The flea beetle is a type of leaf beetle that can be found anywhere and on many different plants – vegetable crops; shrubs; weeds. Some species of these little beetles do good by eating invasive weeds while many of their relatives are known garden pests that can exact extensive damage to plants including radishes, broccoli, cabbage, turnips, eggplant, peppers, tomatoes, potatoes, spinach and melons to name a few.
Common types of Flea Beetles:
Crucifer flea beetle; crucifer flea beetle; striped flea beetle; western black flea beetle; potato flea beetle; spinach flea beetle
Most adult flea beetles are small, 1/16 –1/8th inch long. An exception is the spinach flea beetle, which is 1/4-inch long.
Since there are different species, flea beetles come in different colors such as: black, bronze, bluish or brown to metallic gray. Some even have stripes. They all have large back legs which they use for jumping (something like fleas) – this can make for easy identification.
Their eggs are very small and are white. They are laid in the soil. Unless you are trained and have a strong magnifying glass, don’t bother looking for any.
Larvae are small white grubs. They will be down at the root level. Again, unless you are trained and have a strong magnifying glass, don’t bother looking for any.
Based on the many species of this bug, they are found worldwide.
Plants, leaves, stems, fruit and the larvae of certain species are known to eat roots. These can be bad garden or crop pests. For gardeners, eggplant, corn, and cabbage family crops (i.e. cabbage, broccoli, and cauliflower) are very susceptible. There are flea beetles that attack tomato, potato, pepper, beet, spinach, turnip, radish, plus almost every other vegetable to some degree.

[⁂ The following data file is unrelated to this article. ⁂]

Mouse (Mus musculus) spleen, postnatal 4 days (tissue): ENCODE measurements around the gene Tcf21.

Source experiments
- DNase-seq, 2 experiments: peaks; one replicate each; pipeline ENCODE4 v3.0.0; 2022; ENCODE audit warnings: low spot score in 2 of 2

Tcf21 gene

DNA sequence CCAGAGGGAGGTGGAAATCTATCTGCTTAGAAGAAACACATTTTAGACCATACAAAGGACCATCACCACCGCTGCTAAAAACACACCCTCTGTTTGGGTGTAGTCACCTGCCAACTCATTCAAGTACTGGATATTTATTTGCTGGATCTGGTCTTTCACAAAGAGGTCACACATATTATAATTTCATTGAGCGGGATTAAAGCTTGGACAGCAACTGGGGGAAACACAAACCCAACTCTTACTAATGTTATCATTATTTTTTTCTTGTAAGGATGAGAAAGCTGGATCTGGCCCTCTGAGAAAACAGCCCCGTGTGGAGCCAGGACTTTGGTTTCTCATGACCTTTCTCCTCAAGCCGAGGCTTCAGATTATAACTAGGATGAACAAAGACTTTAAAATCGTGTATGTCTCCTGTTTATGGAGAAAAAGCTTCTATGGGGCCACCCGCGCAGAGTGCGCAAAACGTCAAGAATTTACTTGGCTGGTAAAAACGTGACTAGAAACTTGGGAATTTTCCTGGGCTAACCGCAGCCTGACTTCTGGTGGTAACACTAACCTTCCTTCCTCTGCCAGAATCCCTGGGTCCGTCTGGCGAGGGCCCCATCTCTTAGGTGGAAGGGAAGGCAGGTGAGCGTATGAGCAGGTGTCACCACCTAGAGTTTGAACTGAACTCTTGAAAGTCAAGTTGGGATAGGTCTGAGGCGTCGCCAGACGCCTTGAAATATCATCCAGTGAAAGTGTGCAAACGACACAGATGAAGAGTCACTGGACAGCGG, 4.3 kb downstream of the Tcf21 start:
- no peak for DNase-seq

Signs of Damage
Flea beetles chew irregular holes in the leaves that can look like small, scattered pellet shot. Severe flea beetle damage can result in wilted or stunted plants. They can attack and destroy seedlings. I have had eggplant seedlings so severely impacted that the harvest was basically nil. When damage is bad enough crop production will be adversely affected.
Flea beetles live through the winter as adults in leaf litter or other protected cover. They become active in early spring. Depending on the species, females lay single or clusters of eggs in small holes, in roots, soil or leaves of many vegetables as well as occasionally on flowers and ornamental shrubs and trees.
Small white larvae hatch from eggs and feed on the roots. Larvae then transform into pupae in the ground. There are usually one to two generations per year.
Flea beetles are best managed through a combination of methods. Since they are most damaging in spring, you will need to monitor for leaf damage. If there is damage – treat immediately!!
When closing up your garden for winter you can remove old crop debris or till it into the soil so that beetles will not be able to get protection in the winter.
First step during growing season is if you think you have flea beetles and damage indicates flea beetles, try yellow sticky traps you can place in your garden to catch some.
Use row covers to keep beetles out while seedlings are growing. As the plants mature, remove the row covers before the flowers bloom.
Some advice is to plant a favorite crop, such as radish, as a “trap crop” so you can draw in the beetles and treat. I personally don’t do that. The way I see it is all you are doing in ringing a dinner-bell for the bugs.
Microctonus vittatae, a native braconid wasp, and tachinid flies kill the adult flea beetle. The larvae of this wasp develop on the female flea beetle and prevent the beetle from reproducing. To encourage these insects, plant flowers such as caraway, herb fennel and coriander as well as flowers such as poppies, marigolds and yarrow.
To control the larvae try using parasitic nematodes in your garden beds. Install them in beds just before planting crops. If the larvae can be controlled or killed, you can almost eliminate local populations.
You can also dust plants and surrounding soil with diatomaceous earth.
There are many pesticides labeled for treating flea beetles. Check with your nursery to put together a program
Notes of Interest
Other flea beetle species are beneficial, feeding on weeds and similar nuisance plants. A few species have even been introduced to various locations as biological control agents against some weeds. One important example is in the control of Leafy Spurge (Euphorbia esula), an invasive weed in the United States. It has a toxic latex and is generally avoided by herbivores. Flea beetles of the genus Aphthona have been successfully introduced to control this plant.